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Publication numberUS5534165 A
Publication typeGrant
Application numberUS 08/289,969
Publication dateJul 9, 1996
Filing dateAug 12, 1994
Priority dateAug 12, 1994
Fee statusLapsed
Also published asCA2196294A1, CA2196294C, CN1157574A, DE69532925D1, EP0776220A1, EP0776220B1, WO1996004939A1
Publication number08289969, 289969, US 5534165 A, US 5534165A, US-A-5534165, US5534165 A, US5534165A
InventorsDavid Pilosof, Jerome P. Cappel, Philip A. Geis, Mark Lee McCarty, Toan Trinh, Susan S. Zwerdling
Original AssigneeThe Procter & Gamble Company
Export CitationBiBTeX, EndNote, RefMan
External Links: USPTO, USPTO Assignment, Espacenet
Fabric treating composition containing beta-cyclodextrin and essentially free of perfume
US 5534165 A
Abstract
The present invention relates to a stable, aqueous odor-absorbing composition for use on inanimate surfaces. The composition comprises from about 0.1% to about 5% of solubilized, uncomplexed cyclodextrin, preferably, an effective amount of a solubilized, water-soluble antimicrobial preservative having a water-solubility of greater than about 0.3%, preferably, from about 0% to about 10%, by weight of the composition, of solubilized, water-soluble metallic salt, aqueous carrier and wherein said composition is essentially free of any material that would soil or stain fabric and wherein said composition is essentially free of perfume and has a pH of greater than about 3.
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Claims(18)
What is claimed:
1. A stable, aqueous odor absorbing fabric treating composition, comprising:
A. from about 0.1% to about 1.85% of solubilized, uncomplexed beta-cyclodextrin;
B. aqueous carrier;
C. an effective amount for preserving said composition, of a water-soluble, antimicrobial preservative having a water-solubility of greater than about 0.3% at room temperature; and
wherein said composition is essentially free of any material that would soil or stain fabric; and wherein said composition is essentially free of perfume and has a pH of greater than about 3.
2. The composition of claim 1 additionally comprising cyclodextrin selected from the group consisting of alpha-cyclodextrin, gamma-cyclodextrin, and derivatives of alpha-, beta-, and gamma-cyclodextrin, and mixtures thereof, the total amount of cyclodextrin being less than about 5%.
3. The composition of claim 1 wherein said cyclodextrin is alpha-cyclodextrin, derivatives of alpha- and beta-cyclodextrin, or mixtures thereof.
4. The composition of claim 1 wherein said preservative is an organic sulfur compound selected frown the group consisting of 5-chloro-2-methyl-4-isothiazolin-3-one; 2-n-butyl-3-isothiazolone; 2-benzyl-3-isothiazolone; 2-phenyl-3-isothiazolone, 2-methyl-4,5-dichloroisothiazolone; 2-methyl-4-isothiazolin-3-one; 5-chloro-2-methyl-3-isothiazolone; and mixtures thereof.
5. The composition of claim 4 wherein said preservative is a mixture of 5-chloro-2-methyl-4-isothiazolin-3-one and 2-methyl-4-isothiazolin-3-one present at a level of from about 0.0001% to about 0.01% by weight of the composition.
6. The composition of claim 1 wherein said preservative is a halogenated compound selected from the group consisting of 5-bromo-5-nitro-1,3-dioxane; 2-bromo-2-nitropropane-1,3-diol; 1,1'-hexamethylene bis(5-(p-chlorophenyl) biguanide); and mixtures thereof.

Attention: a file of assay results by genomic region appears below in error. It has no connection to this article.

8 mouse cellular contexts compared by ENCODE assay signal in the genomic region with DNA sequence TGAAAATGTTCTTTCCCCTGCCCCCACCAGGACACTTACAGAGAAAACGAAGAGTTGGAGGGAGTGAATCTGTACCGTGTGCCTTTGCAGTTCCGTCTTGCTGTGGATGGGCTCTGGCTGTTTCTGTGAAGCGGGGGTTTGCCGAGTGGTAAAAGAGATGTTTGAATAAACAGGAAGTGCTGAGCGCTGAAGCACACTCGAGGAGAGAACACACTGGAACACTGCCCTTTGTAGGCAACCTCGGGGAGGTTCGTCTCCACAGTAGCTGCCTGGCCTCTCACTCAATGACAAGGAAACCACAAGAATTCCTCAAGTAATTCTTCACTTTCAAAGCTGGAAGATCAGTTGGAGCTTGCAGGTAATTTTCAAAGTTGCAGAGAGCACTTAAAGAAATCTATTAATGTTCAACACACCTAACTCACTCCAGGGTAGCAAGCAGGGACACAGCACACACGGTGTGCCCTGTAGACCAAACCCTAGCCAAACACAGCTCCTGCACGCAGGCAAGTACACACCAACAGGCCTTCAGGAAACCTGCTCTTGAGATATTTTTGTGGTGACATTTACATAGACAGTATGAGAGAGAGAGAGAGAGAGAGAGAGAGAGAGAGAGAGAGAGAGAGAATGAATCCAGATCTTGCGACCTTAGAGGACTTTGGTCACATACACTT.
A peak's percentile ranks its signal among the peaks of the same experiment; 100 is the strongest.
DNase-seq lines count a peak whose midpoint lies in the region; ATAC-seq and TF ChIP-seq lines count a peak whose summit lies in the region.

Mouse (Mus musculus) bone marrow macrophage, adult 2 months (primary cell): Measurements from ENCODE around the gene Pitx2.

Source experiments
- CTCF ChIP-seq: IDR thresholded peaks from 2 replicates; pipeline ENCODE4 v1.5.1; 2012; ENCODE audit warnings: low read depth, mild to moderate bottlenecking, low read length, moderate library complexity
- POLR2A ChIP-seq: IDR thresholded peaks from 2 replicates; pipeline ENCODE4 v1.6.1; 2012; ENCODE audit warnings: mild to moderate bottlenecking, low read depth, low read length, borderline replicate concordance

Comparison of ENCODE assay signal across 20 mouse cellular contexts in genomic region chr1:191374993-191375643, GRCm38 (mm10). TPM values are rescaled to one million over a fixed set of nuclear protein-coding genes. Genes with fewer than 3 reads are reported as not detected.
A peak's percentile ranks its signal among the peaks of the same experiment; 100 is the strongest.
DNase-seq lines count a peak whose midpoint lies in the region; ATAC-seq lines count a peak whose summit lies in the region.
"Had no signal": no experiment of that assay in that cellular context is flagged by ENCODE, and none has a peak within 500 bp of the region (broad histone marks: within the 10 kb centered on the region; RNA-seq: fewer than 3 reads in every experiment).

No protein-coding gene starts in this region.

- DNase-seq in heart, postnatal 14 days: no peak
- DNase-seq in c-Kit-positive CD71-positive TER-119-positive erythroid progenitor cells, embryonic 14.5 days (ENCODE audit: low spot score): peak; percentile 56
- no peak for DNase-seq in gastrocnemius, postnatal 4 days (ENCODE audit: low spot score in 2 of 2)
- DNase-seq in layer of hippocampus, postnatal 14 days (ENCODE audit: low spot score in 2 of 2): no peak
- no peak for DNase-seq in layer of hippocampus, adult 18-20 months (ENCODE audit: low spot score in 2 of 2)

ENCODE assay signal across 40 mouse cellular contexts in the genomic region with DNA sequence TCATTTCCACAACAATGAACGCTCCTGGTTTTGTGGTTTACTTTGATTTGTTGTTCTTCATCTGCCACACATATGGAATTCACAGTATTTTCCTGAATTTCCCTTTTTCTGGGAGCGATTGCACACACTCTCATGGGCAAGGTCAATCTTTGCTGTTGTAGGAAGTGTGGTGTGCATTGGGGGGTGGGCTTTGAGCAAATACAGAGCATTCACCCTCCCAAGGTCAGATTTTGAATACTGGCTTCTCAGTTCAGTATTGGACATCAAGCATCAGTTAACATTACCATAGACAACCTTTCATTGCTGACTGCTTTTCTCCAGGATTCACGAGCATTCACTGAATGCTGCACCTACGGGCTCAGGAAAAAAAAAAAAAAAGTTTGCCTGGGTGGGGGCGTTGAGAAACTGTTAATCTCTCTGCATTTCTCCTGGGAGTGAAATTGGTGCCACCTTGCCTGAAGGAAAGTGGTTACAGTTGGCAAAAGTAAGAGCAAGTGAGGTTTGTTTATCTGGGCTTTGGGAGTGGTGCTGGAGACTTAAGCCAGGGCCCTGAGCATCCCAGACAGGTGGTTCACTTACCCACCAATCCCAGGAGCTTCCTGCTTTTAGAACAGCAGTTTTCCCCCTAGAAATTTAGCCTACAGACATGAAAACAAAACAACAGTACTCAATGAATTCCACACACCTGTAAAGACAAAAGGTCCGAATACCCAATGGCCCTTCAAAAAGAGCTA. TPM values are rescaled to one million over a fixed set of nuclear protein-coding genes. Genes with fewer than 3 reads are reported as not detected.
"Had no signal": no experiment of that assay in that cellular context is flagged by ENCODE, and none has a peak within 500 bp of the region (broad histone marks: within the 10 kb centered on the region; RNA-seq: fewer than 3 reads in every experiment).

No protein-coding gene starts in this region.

7. The composition of claim 6 wherein said preservative is 2-bromo-2-nitropropane-1,3-diol present at a level of from about 0.002% to about 0.1%, by weight of the composition.
8. The composition of claim 1 wherein said preservative is a cyclic organic nitrogen compound selected from the group consisting of imidazolidinedione compounds, polymethoxy bicyclic oxazolidine, and mixtures thereof.
9. The composition of claim 1 wherein said cyclodextrin is present at a level of from about 0.2% to about 1.85%, by weight of the composition and said preservative is present at a level of from about 0.0001% to about 0.5%, by weight of the composition.
10. The composition of claim 9 wherein said cyclodextrin is present at a level of from about 0.3% to about 1.85%, by weight of the composition and said preservative is present at a level of from about 0.0002% to about 0.2%, by weight of the composition.
11. The composition of claim 10 wherein said cyclodextrin is present at a a level of from about 0.5% to about 1.85%, by weight of the composition and said preservative is present at a level of from about 0.0003% to about 0.1%, by weight of the composition.
12. The composition of claim 1 additionally comprising from about 0.1% to about 10%, by weight of the composition, of a metallic salt selected from the group consisting of water-soluble zinc salts, water-soluble copper salts, and mixtures thereof.
13. The composition of claim 12 wherein said metallic salt is selected from the group consisting of ZnCl2, CuCl2, and mixtures thereof.
14. The composition of claim 13 wherein said metallic salt is ZnCl2 present at a level of from about 0.1% to about 10%, by weight of the composition.
15. The method of treating fabric comprising spraying an effective amount, for controlling odor, of the composition of claim 1 onto fabric with a trigger-spray device having a bottle comprising clear polyethyleneterephthalate.
16. A clear, stable, aqueous odor absorbing fabric treating composition, comprising:
A. from about 0.5% to about 5%, by weight of the composition, of a mixture of alpha-cyclodextrin and beta-cyclodextrin:
B. from about 0.0001% to about 0.01%, by weight of the composition, of solubilized, water-soluble, antimicrobial preservative comprising a mixture of 5-chloro-2-methyl-4-isothiazolin-3-one and 2-methyl-4-isothiazolin-3-one; and